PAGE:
Valuable lessons to be learned from how school children are educated in Finland, South Korea, and Poland
Amanda Ripley shares what she learned while studying pre-collegiate education in three foreign countries: Finland, South Korea, and Poland. The quality of education in any country reflects – for better or worse – what the adults in each country value most. For example, in Finland, rather than “trying to reverse engineer high-performance teaching culture through a dazzlingly complex performance evaluations and value-added data analysis,” as in the United States, education leaders ensure high-quality from the beginning, allowing only top students to enroll in teacher training programs. Unlike in the U.S. the education of children is entrusted only to “the best and the brightest” teachers who demand academic rigor and best effort.
In a country such as South Korea where that is not the case, ambitious parents enroll their children in hagwons (highly intensive, after-school for-profit teaching centers) to ensure that they will pass the country’s stringent graduation examination, “the key to a successful prosperous life.” In 2011, parents spent $18-billion on these cram schools. Ripley calls this system “rigor on steroids,” a “hamster wheel” that has created as many problems as it has solved. In 2010, one Hagwon teacher – Andrew Kim – earned $4-million and in South Korea is renowned as a “rock star teacher.” Most of his teaching is done online. Thousands of students are charged $3.50 an hour. They or their parents select specific teachers — not hagwons – with selections based entirely on how well their students score on the national exam.
As for Poland, its public schools seem to accomplish much more with less than do he other two. As in Finland and South Korea, however, parents have high hopes and great expectations for their children and generously support well-trained teachers, a rigorous curriculum, and a challenging national examination for all graduating seniors. Ripley was surprised to learn that “sports simply did not figure into the school day” nor does athletic competition between and among schools have any appeal. “There was no confusion about what school was for – or what mattered in kids’ life chances.”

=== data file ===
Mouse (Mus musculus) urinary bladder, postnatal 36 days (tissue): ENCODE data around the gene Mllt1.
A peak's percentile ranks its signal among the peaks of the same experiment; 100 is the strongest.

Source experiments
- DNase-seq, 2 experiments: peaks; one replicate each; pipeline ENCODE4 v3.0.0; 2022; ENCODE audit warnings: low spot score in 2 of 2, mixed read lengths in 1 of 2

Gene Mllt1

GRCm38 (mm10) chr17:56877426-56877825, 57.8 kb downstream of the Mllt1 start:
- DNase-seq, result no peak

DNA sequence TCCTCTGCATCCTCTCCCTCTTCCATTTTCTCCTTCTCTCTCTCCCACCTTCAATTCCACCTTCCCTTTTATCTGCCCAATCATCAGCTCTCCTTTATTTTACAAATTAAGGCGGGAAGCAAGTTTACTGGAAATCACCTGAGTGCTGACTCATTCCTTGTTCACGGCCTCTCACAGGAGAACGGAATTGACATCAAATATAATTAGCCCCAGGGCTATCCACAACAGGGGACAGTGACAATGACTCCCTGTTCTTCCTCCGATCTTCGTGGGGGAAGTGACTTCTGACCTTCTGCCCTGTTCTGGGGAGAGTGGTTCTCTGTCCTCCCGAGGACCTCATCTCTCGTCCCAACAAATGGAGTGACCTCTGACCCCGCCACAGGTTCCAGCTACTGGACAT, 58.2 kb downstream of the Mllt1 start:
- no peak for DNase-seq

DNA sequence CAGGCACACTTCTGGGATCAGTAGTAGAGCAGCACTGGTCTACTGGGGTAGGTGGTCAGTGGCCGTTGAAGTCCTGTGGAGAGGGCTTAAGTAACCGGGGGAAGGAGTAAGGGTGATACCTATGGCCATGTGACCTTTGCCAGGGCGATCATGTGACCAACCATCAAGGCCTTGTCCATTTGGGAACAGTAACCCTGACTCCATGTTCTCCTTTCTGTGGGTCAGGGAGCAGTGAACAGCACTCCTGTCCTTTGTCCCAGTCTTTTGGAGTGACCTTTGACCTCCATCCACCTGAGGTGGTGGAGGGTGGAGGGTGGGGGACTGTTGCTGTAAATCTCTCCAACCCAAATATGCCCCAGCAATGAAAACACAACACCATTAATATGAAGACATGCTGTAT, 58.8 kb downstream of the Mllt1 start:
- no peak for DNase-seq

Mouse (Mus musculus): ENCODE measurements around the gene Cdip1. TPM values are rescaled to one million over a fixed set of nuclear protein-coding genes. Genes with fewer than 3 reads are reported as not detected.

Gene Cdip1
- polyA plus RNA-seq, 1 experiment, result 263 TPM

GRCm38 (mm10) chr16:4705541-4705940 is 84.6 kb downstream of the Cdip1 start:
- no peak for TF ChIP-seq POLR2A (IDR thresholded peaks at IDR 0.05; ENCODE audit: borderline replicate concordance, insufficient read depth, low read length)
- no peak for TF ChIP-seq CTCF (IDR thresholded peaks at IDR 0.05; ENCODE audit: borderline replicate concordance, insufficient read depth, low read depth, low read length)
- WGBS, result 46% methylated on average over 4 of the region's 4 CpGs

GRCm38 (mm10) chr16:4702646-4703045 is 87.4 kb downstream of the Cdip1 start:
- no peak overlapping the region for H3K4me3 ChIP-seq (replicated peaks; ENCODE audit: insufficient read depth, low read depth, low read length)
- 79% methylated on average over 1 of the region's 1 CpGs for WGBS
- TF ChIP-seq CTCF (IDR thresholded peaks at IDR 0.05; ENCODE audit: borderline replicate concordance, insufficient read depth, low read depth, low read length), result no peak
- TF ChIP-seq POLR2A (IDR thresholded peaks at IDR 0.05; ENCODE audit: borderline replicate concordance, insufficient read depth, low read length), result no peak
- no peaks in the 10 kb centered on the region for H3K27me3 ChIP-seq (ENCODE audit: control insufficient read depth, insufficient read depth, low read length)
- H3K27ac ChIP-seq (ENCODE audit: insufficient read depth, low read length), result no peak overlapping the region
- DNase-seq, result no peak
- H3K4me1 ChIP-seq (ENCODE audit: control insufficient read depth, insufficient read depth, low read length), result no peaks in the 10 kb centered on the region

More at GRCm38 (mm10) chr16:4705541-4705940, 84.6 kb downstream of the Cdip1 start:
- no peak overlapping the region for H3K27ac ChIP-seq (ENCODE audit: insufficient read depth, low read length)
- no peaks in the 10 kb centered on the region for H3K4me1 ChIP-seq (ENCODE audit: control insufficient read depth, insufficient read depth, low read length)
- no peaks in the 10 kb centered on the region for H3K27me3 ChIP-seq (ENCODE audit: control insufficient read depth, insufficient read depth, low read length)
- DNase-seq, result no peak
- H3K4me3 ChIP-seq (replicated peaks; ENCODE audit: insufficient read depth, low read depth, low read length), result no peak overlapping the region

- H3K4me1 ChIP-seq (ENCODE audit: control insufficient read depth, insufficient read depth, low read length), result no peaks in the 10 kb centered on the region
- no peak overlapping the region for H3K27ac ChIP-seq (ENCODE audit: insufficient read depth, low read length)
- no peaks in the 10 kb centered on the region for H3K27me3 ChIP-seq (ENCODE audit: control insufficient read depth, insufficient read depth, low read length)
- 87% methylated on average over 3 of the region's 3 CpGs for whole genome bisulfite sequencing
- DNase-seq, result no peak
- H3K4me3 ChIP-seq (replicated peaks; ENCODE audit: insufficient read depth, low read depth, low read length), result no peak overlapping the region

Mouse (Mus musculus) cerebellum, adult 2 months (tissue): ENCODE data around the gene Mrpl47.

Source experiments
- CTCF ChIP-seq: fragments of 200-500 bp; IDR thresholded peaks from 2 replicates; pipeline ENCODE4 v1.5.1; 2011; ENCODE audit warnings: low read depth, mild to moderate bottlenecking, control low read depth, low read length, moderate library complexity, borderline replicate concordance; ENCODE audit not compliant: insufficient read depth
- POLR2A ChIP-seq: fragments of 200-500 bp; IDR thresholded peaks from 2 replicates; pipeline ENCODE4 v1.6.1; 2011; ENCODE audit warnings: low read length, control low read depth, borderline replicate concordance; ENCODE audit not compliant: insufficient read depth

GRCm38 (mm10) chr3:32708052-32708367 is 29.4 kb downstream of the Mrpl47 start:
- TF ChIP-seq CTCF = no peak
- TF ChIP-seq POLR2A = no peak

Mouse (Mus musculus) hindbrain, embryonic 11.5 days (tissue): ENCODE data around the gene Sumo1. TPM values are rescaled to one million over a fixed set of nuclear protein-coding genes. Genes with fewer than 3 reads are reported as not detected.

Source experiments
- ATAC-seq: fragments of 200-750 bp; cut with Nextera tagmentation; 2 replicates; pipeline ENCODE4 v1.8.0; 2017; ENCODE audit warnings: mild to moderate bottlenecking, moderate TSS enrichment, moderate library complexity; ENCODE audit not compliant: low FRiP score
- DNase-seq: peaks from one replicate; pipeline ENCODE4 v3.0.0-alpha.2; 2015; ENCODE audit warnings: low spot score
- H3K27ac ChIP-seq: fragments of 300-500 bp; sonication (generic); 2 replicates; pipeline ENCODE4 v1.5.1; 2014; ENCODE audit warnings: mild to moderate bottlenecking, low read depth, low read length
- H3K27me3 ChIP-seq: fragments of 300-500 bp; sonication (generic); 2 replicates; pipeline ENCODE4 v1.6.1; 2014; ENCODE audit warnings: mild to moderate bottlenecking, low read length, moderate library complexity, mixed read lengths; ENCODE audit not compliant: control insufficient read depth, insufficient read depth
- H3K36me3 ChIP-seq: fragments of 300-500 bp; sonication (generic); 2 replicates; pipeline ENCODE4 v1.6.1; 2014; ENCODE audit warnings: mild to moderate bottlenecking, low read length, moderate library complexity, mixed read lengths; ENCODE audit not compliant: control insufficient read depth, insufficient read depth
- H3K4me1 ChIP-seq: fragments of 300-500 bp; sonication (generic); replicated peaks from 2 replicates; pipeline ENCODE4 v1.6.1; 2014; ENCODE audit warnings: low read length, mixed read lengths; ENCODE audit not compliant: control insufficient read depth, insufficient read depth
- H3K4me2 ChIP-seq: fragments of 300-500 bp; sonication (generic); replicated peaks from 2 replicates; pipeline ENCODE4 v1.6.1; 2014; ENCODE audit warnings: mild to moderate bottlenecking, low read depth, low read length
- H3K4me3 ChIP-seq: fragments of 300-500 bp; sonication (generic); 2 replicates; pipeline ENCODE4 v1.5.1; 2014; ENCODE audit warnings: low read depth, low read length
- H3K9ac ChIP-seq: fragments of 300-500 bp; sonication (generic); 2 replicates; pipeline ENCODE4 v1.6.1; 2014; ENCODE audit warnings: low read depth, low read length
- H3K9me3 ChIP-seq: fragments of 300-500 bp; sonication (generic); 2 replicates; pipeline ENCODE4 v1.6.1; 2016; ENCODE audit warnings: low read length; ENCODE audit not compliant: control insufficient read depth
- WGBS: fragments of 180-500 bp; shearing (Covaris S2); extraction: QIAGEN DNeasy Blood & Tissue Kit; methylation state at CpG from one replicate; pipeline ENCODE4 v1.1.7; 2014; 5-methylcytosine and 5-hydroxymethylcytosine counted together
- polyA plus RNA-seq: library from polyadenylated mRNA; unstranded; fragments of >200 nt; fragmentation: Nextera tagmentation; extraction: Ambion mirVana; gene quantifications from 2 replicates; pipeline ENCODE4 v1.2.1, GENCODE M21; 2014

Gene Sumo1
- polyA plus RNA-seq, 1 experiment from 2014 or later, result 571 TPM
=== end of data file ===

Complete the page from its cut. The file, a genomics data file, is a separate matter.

I think the title of Ripley’s book is somewhat misleading. Public school education in Finland, South Korea, and Poland does not produce smarter students than do schools anywhere else but they [begin italics] do [end italics] seem to produce students who are better prepared to compete in what Ripley characterizes as “an automated, global economy” in which competitors must be “driven to succeed” and have learned – during their school days — how to adapt in a “culture of rigor.”
As she observes in the final chapter, “The stories of Finland, Korea, and Poland are complicated and unfinished. But they reveal what is possible [in the United States]. All children must learn rigorous higher-order thinking to thrive in the modern world. The only way to do that is by creating a serious intellectual culture in schools, one that kids can sense is real and true. As more and more data spills out of schools and countries, and as students themselves find ways to tell the world how much more they can do, these counternarratives will, I hope, be too loud to bear.”
After reading these concluding remarks, I was again reminded of the “10,000-hour rule” revealed by decades of research conducted by Anders Ericsson and his associates at Florida State University. With rare exception, those who invest (on average) 10,000 hours in deliberate, highly disciplined practice (of almost anything) under expert supervision can achieve peak performance. If a student spends (on average) five hours a day in a classroom for 40 weeks a year for twelve years (grades 1-12), the total is 12,000 hours.
To repeat, the quality of education in any country reflects – for better or worse – what the adults in each country value most. What does the performance of students of U.S. public schools – in internal competition — tell us about what their parents’ values? How well prepared are these students to compete with those from other countries in the “an automated, global economy,” the one to which Ripley refers, a business world in which competitors must be “driven to succeed” and have learned – during their school days — how to adapt in a “culture of rigor”?